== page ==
When I first started consulting, one of the best consultants I know—Carol Hass—gave me the best advice: Always, she said, meet your clients where they are. Not where you want them to be; not even where they think they should be, but where they actually, really, truly are.
Over the years, I’ve learned to do that. It’s kept me from crashing into brick walls, but more importantly, it has really helped me to help my clients get where they need to go. Even if that getting sometimes takes longer than either of us would strictly like.
I was reminded of Carol’s advice the other day as I was facilitating a screening meeting. The organization wants to raise a certain amount of money by a particular date for a very specific purpose. And therein lies the issue. They want to push every single possible major donor prospect into giving for this project. But it is not a project that everyone will love.
Truth to tell, there really aren’t any projects that everyone will love—and a good development person not just understands that, but encourages his or her prospects to follow their dreams and aspirations and works with them to make sure that the gift that is made is the one about which the donor is passionate.
Back at the screening, a very wealthy, committed donor was under discussion. This donor’s business partner said very clearly: “He will not support this project. His interest—his only interest is…” and then he named something that the organization doesn’t yet do but would really like to.
The development director, however, did not want to hear this. “We need to raise funds for this project,” she said adamantly.
“You will,” I told her—and I know they will. “But you’ll do it without this donor. You can probably get him to support the project, but at a much lower level than his capacity, and at the risk of having an unhappy or disengaged donor. Better,” I said, thinking about the advice Carol had given me way back then, “to meet your donor where he is than to force him to come to where you are.”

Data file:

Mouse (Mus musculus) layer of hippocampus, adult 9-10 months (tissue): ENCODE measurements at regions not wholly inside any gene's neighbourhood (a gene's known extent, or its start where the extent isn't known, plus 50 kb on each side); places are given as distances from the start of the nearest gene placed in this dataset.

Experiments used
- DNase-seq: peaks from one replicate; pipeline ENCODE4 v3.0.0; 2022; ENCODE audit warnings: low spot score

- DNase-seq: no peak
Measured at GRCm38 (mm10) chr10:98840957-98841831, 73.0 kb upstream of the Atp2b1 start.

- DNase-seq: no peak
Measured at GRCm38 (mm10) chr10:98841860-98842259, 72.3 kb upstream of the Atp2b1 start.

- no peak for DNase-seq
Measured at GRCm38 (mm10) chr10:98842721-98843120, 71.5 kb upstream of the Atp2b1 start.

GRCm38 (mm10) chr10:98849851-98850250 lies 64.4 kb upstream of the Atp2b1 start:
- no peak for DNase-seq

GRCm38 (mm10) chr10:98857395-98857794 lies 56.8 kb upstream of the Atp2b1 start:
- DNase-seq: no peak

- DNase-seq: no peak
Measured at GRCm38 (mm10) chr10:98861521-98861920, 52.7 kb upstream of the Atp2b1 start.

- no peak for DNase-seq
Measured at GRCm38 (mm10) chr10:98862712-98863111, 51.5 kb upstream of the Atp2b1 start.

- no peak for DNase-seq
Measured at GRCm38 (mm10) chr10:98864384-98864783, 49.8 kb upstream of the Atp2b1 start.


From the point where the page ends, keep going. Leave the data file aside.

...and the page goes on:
The rest of the screening committee agreed.
Meeting your donors and prospects where they are is one of the most important elements of fundraising success. And to do that, you have to know what they care about, what their hopes are, what t philanthropic priorities they have and where your organization fits.
Too often, we spend our time finding out how much money a prospect has—or how big of a gift we think he or she could make. And then we try to get in front of the prospect so we can make our pitch.
Doing fundraising that way sends out the message loud and clear that only one side really matters here—and one-sided relationships are almost always doomed to fail. If you are practicing what I call “Crash and Burn” fundraising—where all you want is a gift now, and have no expectations of creating a loyal donor—then that is a strategy that could work. But if you are looking to build a viable fund development program, if you want to have committed and happy donors, then it is time to rethink the angle from which you are viewing fundraising. Instead of looking inward to what you think your organization needs, turn your gaze outward. Get to know your donors and learn what matters to them. Find out about their needs, and see where those needs touch yours. Turn your thoughts away from the gift you want them to make and think instead about the things they would like to give.
As you learn to meet your donors where they are, you will also learn more about them and, in turn, be better able to interest and involve them as you walk together to the place where they can be invited to invest in something that has real meaning to them.
Janet Levine works with nonprofits and educational organizations, helping them to increase their fundraising capacity, build better boards, and be more effective in their work. Learn more at http://janetlevineconsulting.com. While there, sign up for the monthly newsletter.